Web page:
Speaking of speed in limited time, Norris Hopper had 14 steals (and 51 runs) in just 307 at-bats in '07. He hit .329.
Look at Jeff Francoeur's numbers the last two years:
2006: 83 runs, 29 HRs, 103 RBIs, .260, 162 games played
2007: 84 runs, 19 HRs, 105 RBIs, .293, 162 games played.
It would appear, at first glance, that he chased fewer balls, which accounted for the increase in batting average but the decrease in power. But consider that he hit 24 doubles in 2006, and 40 doubles in 2007, 14 of which, according to Francoeur, hit off the wall.
It's a small sample size, but over the past three seasons, Nick Swisher's batting average at U.S. Cellular Field, his new home park, is .378.
After May 1 last year, Kevin Millar hit .263, with 15 home runs, 56 RBIs and 54 runs. Great? No. Useful in AL-only? Yes.
You're always better admitting it, no matter what. "Yes. That was me."
Jeff Kent has hit at least 20 home runs in 10 of his past 11 seasons.
Dan Haren's ERA after the All-Star break last year was 4.15, and his BAA was .298.
Also consider that Arizona's Chase Field was fifth in runs allowed last year, whereas Oakland's McAfee Coliseum was second to last.
Miguel Cabrera has hit at least 30 home runs in three of his past four seasons. He has posted at least 112 RBIs in each of his past four. The Tigers scored almost 100 runs more last year than the Marlins ...
In 57 minor league innings in 2007, Oakland's Joey Devine had a 1.89 ERA, 20 saves, five wins and a K/9 of 12.32.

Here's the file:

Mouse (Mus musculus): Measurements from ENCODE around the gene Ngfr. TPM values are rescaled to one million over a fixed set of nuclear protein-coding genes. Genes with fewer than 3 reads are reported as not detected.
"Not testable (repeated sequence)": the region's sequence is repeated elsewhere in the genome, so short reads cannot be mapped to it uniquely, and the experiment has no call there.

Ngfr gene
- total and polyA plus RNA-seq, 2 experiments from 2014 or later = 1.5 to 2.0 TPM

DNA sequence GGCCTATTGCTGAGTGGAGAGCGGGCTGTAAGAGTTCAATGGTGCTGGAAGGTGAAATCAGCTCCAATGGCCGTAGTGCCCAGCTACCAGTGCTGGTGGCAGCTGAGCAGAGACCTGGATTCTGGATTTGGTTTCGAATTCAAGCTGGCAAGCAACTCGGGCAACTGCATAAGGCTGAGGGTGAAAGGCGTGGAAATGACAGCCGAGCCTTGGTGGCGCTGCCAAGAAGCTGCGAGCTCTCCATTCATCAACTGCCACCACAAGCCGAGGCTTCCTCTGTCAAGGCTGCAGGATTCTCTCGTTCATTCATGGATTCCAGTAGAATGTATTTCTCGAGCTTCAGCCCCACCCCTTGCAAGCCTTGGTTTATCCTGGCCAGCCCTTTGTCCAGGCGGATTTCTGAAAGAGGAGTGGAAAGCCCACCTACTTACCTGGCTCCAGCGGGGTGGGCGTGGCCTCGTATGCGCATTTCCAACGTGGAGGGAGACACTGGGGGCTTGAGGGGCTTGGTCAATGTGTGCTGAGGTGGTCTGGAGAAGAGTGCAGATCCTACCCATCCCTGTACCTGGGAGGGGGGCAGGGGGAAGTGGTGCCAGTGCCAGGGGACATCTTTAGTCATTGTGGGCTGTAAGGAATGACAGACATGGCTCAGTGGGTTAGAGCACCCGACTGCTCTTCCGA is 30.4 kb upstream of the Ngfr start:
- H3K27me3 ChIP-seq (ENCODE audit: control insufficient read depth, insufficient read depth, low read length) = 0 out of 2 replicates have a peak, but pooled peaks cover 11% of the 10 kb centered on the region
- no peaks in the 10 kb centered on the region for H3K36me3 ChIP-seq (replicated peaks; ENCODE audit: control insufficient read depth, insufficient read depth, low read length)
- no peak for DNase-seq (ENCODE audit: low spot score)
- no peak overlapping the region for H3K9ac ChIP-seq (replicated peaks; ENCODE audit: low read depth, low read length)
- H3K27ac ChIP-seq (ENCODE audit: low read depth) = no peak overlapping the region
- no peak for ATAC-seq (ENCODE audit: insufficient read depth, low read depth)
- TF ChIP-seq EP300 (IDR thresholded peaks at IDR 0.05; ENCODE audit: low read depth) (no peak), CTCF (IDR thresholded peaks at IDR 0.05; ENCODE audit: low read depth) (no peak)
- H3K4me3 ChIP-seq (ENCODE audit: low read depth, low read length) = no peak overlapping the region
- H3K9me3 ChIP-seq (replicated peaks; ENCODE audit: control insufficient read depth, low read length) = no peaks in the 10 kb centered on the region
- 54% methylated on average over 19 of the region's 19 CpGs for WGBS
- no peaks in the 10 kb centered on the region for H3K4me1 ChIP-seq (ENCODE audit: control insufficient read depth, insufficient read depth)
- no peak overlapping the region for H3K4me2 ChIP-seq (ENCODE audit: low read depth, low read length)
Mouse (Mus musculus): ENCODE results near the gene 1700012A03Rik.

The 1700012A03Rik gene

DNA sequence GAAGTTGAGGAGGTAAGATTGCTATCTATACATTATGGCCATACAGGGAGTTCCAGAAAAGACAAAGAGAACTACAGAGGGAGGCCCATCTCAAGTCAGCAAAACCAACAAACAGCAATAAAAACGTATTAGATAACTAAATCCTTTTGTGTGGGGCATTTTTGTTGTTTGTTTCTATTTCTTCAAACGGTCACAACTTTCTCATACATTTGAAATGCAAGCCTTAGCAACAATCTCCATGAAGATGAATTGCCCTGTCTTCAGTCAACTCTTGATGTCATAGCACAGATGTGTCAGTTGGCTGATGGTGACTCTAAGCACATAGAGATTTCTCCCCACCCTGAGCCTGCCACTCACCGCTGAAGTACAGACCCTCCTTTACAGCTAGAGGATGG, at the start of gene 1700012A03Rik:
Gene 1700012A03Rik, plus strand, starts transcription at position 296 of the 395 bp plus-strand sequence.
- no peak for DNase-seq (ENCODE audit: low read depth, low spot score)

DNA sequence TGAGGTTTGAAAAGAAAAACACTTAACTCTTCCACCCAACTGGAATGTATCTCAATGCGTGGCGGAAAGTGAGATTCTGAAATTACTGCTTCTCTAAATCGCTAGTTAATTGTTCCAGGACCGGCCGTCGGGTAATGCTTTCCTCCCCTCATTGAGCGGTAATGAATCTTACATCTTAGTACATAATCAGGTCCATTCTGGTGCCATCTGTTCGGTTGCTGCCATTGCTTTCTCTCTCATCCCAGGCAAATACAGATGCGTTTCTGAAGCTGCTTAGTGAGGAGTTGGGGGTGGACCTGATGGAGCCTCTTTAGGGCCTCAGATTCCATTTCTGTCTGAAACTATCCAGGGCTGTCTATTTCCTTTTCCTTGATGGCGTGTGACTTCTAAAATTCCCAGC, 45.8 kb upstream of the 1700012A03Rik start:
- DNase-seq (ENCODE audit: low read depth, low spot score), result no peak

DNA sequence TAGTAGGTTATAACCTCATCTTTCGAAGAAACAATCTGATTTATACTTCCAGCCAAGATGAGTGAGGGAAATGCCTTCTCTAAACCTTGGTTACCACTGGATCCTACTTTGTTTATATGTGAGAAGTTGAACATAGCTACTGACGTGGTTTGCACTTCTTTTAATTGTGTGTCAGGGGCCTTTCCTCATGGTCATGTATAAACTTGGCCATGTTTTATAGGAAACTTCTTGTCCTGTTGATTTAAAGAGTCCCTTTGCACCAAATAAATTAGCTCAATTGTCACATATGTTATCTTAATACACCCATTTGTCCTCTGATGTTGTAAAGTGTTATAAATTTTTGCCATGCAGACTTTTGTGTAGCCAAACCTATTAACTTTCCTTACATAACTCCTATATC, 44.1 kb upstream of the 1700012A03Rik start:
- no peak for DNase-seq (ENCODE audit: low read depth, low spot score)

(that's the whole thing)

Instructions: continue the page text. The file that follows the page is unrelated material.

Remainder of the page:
Mark Kotsay has hit only eight home runs in his last 185 games. He hasn't had double-digit steals since 2002. I don't like Mark Kotsay. All three of these are proven facts.
To paraphrase Jimmy Buffett, read dozens of books about heroes and crooks and learn much from both of their styles.
In 28 innings pitched last year, Pedro Martinez's WHIP was 1.43.
In 147 2/3 innings pitched last year, Orlando Hernandez WHIP was 1.17. His ERA was 3.72. His K/9 was 7.8.
Let's compare two players:
Player A: 93 runs, 11 home runs, 80 RBIs, 50 SBs, .315 average
Player B: 78 runs, 12 home runs, 46 RBIs, 37 SBs, .287 average
Player A is Carl Crawford, whose average draft position (ADP) is 12th overall. Player B is Shane Victorino, whose ADP is 125th overall.
Over the past three seasons, new Toronto third baseman Scott Rolen's batting average in dome games is .202.
Over the last two seasons, Johnny Damon has had 27 and 25 steals, respectively. He had only 93 runs last year but had scored more than 100 in nine consecutive seasons before that. His current ADP is 144th overall.
After the All-Star break last year, Mike Lowell hit .350. He is a career .280 hitter. Before last year, the last time he had more than 100 RBIs was 2003.
Adrian Gonzalez has increased his home run and RBI totals in each of the past three seasons.
Before last year, Matt Stairs had not hit 20-plus homers since 2003.
The past three seasons for Garret Anderson, whose average draft position is way back at 218th:
2005: 17 home runs, 96 RBIs, .283 average
2006: 17 home runs, 85 RBIs, .280 average
2007: 16 home runs, 80 RBIs, .297 average.
Jorge Posada hit .338 in 2007, marking the only time in his 13-year career that he has hit better than .300. He is a career .277 hitter.
I've said this before, and I'll say it again (and this is from a guy who made a nice living for more than a decade in Hollywood writing sitcoms and movies and left it to start a small fantasy sports Web site): Just do what you love. Success, happiness and money will follow.
Matthew Berry -- The Talented Mr. Roto -- is ESPN's senior director of fantasy. He was just as surprised as you to find out it's a real job. He is a multiple award-winner from the Fantasy Sports Writers Association, including a Writer of the Year award. He has been playing fantasy sports for more than 20 years, writing about it professionally for more than 10. He currently appears on or in ESPN, ESPN2, ESPNEWS, ESPN the Magazine, ESPN.com, ESPN Mobile TV and, as soon as he learns to say "ground ball/fly-ball ratio" in Spanish, ESPN Deportes.